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Life Health > Health Insurance > Health Insurance

Some see disability pact as congressional crowbar

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A Duke University law professor says the Senate should set carefully written implementation rules for a disability rights pact, to keep Congress from using the treaty to meddle in fields normally handled by the states.

The professor, Curtis Bradley, said the Senate should develop an implementation statement, or “reservation,” that keeps Congress from using the treaty as a reason to get involved with fields normally handled by the states.

The Senate has added similar reservations when it has approved other agreements, Bradley said.

Bradley made that case Thursday at a Senate Foreign Relations Committee hearing on the United Convention on the Rights of Persons with Disabilities.

One part of the pact, Article 25(e), seems to prohibit discrimination against people with disabilities in the area of life insurance and health insurance.

Debate about Senate ratification of the pact has focused mainly on how the treaty could affect state rules in areas such as education and housing.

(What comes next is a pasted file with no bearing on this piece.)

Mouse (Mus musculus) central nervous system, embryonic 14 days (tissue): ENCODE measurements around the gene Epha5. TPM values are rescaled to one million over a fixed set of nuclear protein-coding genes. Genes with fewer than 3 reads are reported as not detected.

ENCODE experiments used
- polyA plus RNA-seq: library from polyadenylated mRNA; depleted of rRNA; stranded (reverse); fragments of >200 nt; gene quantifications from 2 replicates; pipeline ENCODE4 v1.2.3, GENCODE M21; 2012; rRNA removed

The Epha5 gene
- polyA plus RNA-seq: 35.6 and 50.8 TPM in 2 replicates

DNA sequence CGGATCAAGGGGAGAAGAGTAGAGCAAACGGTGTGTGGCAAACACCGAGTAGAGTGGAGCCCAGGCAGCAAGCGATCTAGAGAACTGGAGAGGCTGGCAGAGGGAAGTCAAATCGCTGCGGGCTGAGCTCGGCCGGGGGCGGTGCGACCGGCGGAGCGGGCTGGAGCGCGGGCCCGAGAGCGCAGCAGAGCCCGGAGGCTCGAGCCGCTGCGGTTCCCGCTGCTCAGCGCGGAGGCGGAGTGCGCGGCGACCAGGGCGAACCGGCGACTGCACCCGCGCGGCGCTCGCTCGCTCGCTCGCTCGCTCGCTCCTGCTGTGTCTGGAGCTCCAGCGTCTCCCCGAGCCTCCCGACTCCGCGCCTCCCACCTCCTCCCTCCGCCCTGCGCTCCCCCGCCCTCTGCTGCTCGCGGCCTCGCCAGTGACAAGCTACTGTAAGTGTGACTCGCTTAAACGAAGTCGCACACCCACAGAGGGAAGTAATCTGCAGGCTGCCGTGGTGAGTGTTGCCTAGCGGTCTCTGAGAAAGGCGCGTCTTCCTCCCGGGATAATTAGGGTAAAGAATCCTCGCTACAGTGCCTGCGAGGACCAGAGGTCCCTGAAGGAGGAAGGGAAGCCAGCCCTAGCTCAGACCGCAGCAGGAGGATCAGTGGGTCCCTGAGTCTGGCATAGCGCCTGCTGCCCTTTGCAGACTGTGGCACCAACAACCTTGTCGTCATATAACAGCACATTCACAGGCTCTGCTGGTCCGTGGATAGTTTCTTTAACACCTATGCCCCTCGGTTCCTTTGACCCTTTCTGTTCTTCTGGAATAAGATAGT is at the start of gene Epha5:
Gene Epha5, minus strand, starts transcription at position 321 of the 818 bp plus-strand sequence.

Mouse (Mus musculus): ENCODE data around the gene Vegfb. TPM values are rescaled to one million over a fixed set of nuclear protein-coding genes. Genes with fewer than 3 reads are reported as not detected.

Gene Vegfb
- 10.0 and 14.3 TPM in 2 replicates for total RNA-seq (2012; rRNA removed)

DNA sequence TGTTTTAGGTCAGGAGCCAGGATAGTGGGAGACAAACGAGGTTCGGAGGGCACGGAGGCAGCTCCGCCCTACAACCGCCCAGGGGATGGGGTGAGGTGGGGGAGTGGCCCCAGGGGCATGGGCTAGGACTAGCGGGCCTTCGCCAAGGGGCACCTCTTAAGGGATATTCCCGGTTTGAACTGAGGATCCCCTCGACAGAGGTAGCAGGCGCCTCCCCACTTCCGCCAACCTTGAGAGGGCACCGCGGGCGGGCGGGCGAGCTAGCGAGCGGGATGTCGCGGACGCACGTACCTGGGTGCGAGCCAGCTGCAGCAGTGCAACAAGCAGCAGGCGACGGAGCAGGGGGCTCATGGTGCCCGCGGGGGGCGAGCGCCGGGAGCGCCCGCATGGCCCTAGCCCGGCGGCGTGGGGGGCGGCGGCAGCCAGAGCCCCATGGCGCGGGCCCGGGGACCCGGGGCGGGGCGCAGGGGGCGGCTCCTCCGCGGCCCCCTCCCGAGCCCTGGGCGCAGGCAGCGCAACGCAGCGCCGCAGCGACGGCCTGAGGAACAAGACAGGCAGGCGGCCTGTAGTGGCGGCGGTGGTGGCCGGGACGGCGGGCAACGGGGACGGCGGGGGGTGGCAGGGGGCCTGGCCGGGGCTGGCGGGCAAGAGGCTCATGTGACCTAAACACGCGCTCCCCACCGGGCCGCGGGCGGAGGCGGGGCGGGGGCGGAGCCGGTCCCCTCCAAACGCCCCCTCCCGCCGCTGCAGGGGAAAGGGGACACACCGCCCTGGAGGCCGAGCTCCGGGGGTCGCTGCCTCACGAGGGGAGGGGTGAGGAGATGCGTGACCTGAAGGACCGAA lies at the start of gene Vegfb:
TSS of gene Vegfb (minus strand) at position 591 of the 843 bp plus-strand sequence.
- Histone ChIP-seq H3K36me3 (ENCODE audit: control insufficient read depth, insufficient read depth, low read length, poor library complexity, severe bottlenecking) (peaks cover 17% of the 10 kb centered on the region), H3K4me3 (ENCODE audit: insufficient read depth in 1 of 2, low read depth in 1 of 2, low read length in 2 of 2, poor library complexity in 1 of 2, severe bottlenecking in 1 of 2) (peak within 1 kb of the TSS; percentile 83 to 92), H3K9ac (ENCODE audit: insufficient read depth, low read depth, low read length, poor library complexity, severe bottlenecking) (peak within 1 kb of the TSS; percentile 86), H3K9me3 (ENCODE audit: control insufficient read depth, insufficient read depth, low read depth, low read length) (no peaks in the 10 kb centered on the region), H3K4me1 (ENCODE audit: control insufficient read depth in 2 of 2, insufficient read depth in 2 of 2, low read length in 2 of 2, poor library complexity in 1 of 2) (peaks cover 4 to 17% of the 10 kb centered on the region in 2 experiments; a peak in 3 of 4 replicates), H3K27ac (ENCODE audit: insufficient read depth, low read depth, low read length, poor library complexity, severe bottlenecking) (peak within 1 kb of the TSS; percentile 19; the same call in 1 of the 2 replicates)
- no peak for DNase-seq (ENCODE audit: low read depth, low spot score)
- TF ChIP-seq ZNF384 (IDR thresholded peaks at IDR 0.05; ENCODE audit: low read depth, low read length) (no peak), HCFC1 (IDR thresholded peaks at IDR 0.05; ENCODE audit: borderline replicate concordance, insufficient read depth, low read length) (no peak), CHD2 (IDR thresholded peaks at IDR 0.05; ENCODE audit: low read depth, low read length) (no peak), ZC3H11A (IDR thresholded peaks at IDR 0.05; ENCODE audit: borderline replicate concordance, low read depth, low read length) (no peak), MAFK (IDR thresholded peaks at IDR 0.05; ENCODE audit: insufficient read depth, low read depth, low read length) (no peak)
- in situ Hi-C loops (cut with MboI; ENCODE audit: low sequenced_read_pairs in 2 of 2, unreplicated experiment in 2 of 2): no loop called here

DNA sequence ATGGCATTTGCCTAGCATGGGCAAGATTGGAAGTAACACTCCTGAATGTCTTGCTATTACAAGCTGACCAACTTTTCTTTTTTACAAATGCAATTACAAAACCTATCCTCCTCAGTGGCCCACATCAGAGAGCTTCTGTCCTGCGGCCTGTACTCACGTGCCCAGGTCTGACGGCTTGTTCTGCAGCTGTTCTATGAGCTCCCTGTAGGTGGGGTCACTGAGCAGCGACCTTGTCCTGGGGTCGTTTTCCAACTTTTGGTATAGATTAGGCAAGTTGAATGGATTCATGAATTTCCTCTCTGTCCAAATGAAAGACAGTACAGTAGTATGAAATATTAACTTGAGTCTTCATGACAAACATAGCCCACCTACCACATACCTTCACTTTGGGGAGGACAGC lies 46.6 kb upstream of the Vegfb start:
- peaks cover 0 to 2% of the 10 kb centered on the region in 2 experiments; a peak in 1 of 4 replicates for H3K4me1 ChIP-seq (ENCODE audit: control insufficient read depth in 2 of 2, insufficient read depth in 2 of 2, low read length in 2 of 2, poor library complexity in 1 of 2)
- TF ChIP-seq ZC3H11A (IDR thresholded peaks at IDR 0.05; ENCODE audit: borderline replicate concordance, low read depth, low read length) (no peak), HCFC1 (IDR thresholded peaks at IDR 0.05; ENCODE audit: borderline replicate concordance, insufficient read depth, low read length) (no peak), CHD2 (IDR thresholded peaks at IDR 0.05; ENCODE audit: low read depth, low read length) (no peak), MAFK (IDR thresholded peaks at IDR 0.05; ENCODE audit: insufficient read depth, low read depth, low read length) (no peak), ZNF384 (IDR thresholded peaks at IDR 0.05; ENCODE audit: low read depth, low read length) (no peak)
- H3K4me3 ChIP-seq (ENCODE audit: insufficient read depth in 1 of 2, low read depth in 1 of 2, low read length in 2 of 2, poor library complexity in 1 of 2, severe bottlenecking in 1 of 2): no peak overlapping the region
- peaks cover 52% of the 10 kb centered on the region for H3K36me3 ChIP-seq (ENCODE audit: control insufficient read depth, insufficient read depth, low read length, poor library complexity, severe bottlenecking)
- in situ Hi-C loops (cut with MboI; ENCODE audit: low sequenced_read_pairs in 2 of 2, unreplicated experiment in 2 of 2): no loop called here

Insurance groups have not been active in public efforts to oppose the pact, and some have said that Obama administration “reservations,” implementation rules, would keep the Article 25(e) insurance rules from interfering with U.S. insurance underwriting.

The existing reservations state that the administration would not be required to take action against states as a result of the disability convention, Bradley said.

But “they in no way prevent the government from doing that,” Bradley said.

Jeremy Rabkin, a George Mason University law professor, also testified about concerns about the pact.

Some say the pact would not require the United States to do anything, but “we are often enough surprised by what our own judges tell us is in our own Constitution,” Rabkin said. “Who knew, before last year, that our Constitution prohibited the federal government from forcing people to buy health insurance — unless the forcing was implemented by something which judges could categorize as a tax?”

Rabkin noted, for example, that the pact does not exempt journalistic institutions.

One section “admonishes states to adopt ‘measures … encouraging all organs of the media to portray persons with disabilities in a manner consistent with the purpose of the convention,” Rabkin said.

The point is not necessarily that signing the convention would lead to absurd consequences, but that many provisions are open to interpretation, Rabkin said.

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